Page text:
Noting the differing interpretations and applications of the statute and the substantial significance of this "frequent and difficult issue which confronts the Superior Court with respect to the implementation of G. L. c. 276, s. 58A," the judge, in accordance with Mass. R. Crim. P. 34, 378 Mass. 905 (1979), reported to the Appeals Court the question of the proper procedure to be followed in such instances. [Note 1] We transferred the case here on our own motion.
We note at the outset that, although this case is moot, as the defendant has admitted guilt and is no longer subject to pretrial detention under s. 58A, it is appropriate that we rule on this question. The issue of the proper procedure to be followed in circumstances in which there has been a prior District Court order is important to the implementation of s. 58A by the Superior Court, yet is likely to evade appellate review in the ordinary course. A conviction or plea may render issues concerning pretrial detention moot; a finding of not guilty results in release of the defendant. In similar cases, we have often proceeded to consider important, recurring questions. See, e.g., Mendonza v. Commonwealth, 423 Mass. 771 , 777 (1996) (reviewing constitutionality of pretrial detention statute); Aime v. Commonwealth, 414 Mass. 667 , 670 (1993) ("we do not hesitate to reach the merits of cases that no longer involve a live dispute so as to further the public interest"); Lockhart v. Attorney Gen., 390 Mass. 780 , 785 (1984) (recurring issues "need not evade review before they become moot"). Nor must the case be capable of repetition with respect only to the same claimant. The doctrine is designed to assist in the clarification of law generally, not simply to aid a particular party. See Norwood Hosp. v. Munoz, 409 Mass. 116 , 121 (1991); Wolf v. Commissioner of Pub. Welfare, 367 Mass. 293 , 298 (1975).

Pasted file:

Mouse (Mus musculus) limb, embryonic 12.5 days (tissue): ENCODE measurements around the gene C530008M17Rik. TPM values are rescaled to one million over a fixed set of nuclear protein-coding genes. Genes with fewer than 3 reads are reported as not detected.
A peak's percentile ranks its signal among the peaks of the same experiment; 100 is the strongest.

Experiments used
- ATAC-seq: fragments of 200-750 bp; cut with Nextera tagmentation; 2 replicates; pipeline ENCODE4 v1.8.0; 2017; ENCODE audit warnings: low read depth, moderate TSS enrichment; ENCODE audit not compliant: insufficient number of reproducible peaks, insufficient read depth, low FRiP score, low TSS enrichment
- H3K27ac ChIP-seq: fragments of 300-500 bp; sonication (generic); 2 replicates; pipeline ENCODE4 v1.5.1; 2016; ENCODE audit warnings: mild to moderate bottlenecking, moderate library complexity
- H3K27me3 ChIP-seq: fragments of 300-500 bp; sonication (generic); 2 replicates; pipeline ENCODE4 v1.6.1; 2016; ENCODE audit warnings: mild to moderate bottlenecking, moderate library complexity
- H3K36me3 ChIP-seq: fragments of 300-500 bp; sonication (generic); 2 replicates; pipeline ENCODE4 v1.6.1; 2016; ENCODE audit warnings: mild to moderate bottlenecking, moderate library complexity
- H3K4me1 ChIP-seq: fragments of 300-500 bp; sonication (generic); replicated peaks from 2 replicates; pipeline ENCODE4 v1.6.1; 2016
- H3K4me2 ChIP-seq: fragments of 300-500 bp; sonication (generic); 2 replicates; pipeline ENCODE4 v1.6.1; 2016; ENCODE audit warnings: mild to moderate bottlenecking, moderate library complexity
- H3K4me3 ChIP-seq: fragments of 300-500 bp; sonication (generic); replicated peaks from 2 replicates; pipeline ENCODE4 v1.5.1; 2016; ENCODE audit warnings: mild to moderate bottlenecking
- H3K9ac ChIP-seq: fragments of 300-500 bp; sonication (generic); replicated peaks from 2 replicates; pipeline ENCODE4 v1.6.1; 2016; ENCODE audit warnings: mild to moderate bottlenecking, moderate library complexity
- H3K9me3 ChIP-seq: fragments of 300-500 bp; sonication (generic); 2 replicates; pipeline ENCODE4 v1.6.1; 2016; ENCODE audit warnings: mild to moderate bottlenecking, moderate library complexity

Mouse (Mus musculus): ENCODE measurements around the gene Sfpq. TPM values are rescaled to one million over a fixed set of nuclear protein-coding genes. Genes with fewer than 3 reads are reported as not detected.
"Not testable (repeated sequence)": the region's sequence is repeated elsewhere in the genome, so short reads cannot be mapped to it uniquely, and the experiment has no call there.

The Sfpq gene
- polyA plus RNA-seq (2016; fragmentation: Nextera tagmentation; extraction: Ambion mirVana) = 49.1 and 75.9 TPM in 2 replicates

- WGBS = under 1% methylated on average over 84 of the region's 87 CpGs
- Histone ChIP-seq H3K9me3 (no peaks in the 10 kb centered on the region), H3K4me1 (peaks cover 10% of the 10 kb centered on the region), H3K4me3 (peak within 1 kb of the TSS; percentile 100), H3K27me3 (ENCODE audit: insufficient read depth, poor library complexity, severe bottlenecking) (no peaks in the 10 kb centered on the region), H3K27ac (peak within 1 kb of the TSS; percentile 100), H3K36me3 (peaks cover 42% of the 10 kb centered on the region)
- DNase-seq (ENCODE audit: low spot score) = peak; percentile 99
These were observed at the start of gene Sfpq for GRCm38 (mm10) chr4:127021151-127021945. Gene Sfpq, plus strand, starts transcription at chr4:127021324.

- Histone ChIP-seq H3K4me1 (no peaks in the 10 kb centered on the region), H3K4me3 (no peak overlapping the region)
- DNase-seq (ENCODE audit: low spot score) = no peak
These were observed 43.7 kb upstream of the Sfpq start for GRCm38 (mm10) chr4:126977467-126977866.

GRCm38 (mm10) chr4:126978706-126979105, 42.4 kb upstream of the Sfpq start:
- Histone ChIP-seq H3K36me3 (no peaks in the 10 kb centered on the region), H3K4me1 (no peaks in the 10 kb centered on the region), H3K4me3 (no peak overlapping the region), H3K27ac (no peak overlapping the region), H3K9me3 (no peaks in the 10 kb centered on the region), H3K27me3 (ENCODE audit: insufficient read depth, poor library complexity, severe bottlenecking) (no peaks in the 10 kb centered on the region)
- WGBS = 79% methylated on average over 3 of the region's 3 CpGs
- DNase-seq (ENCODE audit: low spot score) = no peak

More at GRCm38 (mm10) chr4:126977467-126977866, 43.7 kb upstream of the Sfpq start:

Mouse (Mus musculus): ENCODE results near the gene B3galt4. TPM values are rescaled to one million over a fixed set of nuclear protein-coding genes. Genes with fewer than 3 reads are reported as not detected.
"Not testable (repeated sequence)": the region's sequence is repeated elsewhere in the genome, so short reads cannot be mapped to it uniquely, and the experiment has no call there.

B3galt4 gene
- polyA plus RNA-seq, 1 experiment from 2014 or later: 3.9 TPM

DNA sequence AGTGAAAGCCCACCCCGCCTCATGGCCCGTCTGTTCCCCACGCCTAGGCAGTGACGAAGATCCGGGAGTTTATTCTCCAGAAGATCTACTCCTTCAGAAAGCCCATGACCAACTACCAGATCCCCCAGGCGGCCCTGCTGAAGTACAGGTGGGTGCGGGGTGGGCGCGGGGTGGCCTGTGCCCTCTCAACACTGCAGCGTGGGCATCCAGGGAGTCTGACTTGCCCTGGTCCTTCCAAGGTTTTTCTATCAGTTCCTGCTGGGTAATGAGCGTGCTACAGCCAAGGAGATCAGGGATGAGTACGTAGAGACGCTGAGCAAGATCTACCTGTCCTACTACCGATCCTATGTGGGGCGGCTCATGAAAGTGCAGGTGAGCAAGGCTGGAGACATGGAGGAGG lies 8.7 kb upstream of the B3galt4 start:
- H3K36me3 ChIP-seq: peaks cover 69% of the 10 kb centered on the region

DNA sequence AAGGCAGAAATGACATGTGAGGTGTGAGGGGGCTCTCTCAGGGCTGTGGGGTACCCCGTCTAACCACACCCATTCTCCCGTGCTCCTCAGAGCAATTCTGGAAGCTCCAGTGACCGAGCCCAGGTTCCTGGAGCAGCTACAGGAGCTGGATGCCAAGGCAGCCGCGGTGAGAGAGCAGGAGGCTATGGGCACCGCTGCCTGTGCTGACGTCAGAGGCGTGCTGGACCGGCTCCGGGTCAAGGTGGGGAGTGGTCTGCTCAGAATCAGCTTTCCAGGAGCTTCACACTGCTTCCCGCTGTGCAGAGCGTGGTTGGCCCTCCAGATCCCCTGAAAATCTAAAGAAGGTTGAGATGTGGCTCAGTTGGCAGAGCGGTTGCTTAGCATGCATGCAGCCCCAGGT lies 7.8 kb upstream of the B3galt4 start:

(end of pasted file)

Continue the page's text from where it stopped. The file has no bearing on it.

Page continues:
Although we have held the Commonwealth's pretrial detention statute constitutional on its face, Mendonza, supra at 773, it is clear, as the judge noted, that "problems in the administration of this relatively new law have not yet been worked out," quoting Commonwealth vs. Cartolano, S.J.C. No. SJ-94-0619 (Dec. 30, 1994). This case exemplifies one such administrative problem. The law's requirements have been subject to divergent interpretations at the Superior Court level. The defendant asserts that, notwithstanding the prior detention hearing held in the District Court, once he was indicted in the Superior Court, he was entitled to a hearing there on the issue of pretrial detention.
General Laws c. 276, s. 59 and 59A, dictate that, when the Commonwealth requests that a defendant be detained prior to